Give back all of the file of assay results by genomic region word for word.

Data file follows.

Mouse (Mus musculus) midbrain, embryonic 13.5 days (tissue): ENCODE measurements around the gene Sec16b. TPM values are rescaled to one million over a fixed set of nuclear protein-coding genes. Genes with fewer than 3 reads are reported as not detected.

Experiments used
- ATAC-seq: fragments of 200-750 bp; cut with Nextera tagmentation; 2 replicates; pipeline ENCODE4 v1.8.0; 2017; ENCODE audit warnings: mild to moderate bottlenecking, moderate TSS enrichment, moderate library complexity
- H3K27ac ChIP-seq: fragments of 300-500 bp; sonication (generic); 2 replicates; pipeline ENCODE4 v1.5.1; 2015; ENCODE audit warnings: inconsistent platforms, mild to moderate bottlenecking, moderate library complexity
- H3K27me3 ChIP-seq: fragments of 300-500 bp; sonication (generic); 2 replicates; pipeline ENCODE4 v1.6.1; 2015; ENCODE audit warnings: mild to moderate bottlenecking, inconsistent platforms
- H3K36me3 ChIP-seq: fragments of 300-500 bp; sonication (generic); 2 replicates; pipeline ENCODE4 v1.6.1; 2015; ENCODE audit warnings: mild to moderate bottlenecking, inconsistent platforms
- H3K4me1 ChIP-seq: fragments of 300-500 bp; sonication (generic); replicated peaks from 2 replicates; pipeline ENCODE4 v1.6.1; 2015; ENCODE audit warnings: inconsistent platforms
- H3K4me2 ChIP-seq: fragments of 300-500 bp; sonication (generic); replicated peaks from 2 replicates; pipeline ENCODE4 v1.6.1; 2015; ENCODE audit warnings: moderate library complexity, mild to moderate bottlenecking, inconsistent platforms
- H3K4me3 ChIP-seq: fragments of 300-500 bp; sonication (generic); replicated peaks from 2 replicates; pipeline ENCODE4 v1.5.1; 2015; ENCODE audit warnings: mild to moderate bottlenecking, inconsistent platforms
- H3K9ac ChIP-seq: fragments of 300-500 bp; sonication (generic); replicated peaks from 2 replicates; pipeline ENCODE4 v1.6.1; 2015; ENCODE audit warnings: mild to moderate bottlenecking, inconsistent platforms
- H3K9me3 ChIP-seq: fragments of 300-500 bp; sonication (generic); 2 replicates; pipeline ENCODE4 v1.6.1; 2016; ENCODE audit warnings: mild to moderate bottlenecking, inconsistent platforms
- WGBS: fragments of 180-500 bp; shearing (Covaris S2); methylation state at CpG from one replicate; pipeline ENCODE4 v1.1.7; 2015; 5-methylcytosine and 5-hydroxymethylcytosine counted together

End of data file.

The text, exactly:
Mouse (Mus musculus) midbrain, embryonic 13.5 days (tissue): ENCODE measurements around the gene Sec16b. TPM values are rescaled to one million over a fixed set of nuclear protein-coding genes. Genes with fewer than 3 reads are reported as not detected.

Experiments used
- ATAC-seq: fragments of 200-750 bp; cut with Nextera tagmentation; 2 replicates; pipeline ENCODE4 v1.8.0; 2017; ENCODE audit warnings: mild to moderate bottlenecking, moderate TSS enrichment, moderate library complexity
- H3K27ac ChIP-seq: fragments of 300-500 bp; sonication (generic); 2 replicates; pipeline ENCODE4 v1.5.1; 2015; ENCODE audit warnings: inconsistent platforms, mild to moderate bottlenecking, moderate library complexity
- H3K27me3 ChIP-seq: fragments of 300-500 bp; sonication (generic); 2 replicates; pipeline ENCODE4 v1.6.1; 2015; ENCODE audit warnings: mild to moderate bottlenecking, inconsistent platforms
- H3K36me3 ChIP-seq: fragments of 300-500 bp; sonication (generic); 2 replicates; pipeline ENCODE4 v1.6.1; 2015; ENCODE audit warnings: mild to moderate bottlenecking, inconsistent platforms
- H3K4me1 ChIP-seq: fragments of 300-500 bp; sonication (generic); replicated peaks from 2 replicates; pipeline ENCODE4 v1.6.1; 2015; ENCODE audit warnings: inconsistent platforms
- H3K4me2 ChIP-seq: fragments of 300-500 bp; sonication (generic); replicated peaks from 2 replicates; pipeline ENCODE4 v1.6.1; 2015; ENCODE audit warnings: moderate library complexity, mild to moderate bottlenecking, inconsistent platforms
- H3K4me3 ChIP-seq: fragments of 300-500 bp; sonication (generic); replicated peaks from 2 replicates; pipeline ENCODE4 v1.5.1; 2015; ENCODE audit warnings: mild to moderate bottlenecking, inconsistent platforms
- H3K9ac ChIP-seq: fragments of 300-500 bp; sonication (generic); replicated peaks from 2 replicates; pipeline ENCODE4 v1.6.1; 2015; ENCODE audit warnings: mild to moderate bottlenecking, inconsistent platforms
- H3K9me3 ChIP-seq: fragments of 300-500 bp; sonication (generic); 2 replicates; pipeline ENCODE4 v1.6.1; 2016; ENCODE audit warnings: mild to moderate bottlenecking, inconsistent platforms
- WGBS: fragments of 180-500 bp; shearing (Covaris S2); methylation state at CpG from one replicate; pipeline ENCODE4 v1.1.7; 2015; 5-methylcytosine and 5-hydroxymethylcytosine counted together